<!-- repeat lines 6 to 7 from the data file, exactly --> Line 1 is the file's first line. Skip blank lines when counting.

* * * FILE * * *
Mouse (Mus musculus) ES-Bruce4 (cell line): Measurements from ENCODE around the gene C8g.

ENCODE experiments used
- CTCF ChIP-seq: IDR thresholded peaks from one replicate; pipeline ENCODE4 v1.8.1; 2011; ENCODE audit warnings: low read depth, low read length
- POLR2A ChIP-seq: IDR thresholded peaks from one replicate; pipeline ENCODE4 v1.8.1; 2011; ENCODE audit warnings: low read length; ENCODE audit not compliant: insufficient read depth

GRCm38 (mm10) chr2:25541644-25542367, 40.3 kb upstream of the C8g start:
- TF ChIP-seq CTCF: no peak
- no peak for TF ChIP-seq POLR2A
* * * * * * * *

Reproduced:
- TF ChIP-seq CTCF: no peak
- no peak for TF ChIP-seq POLR2A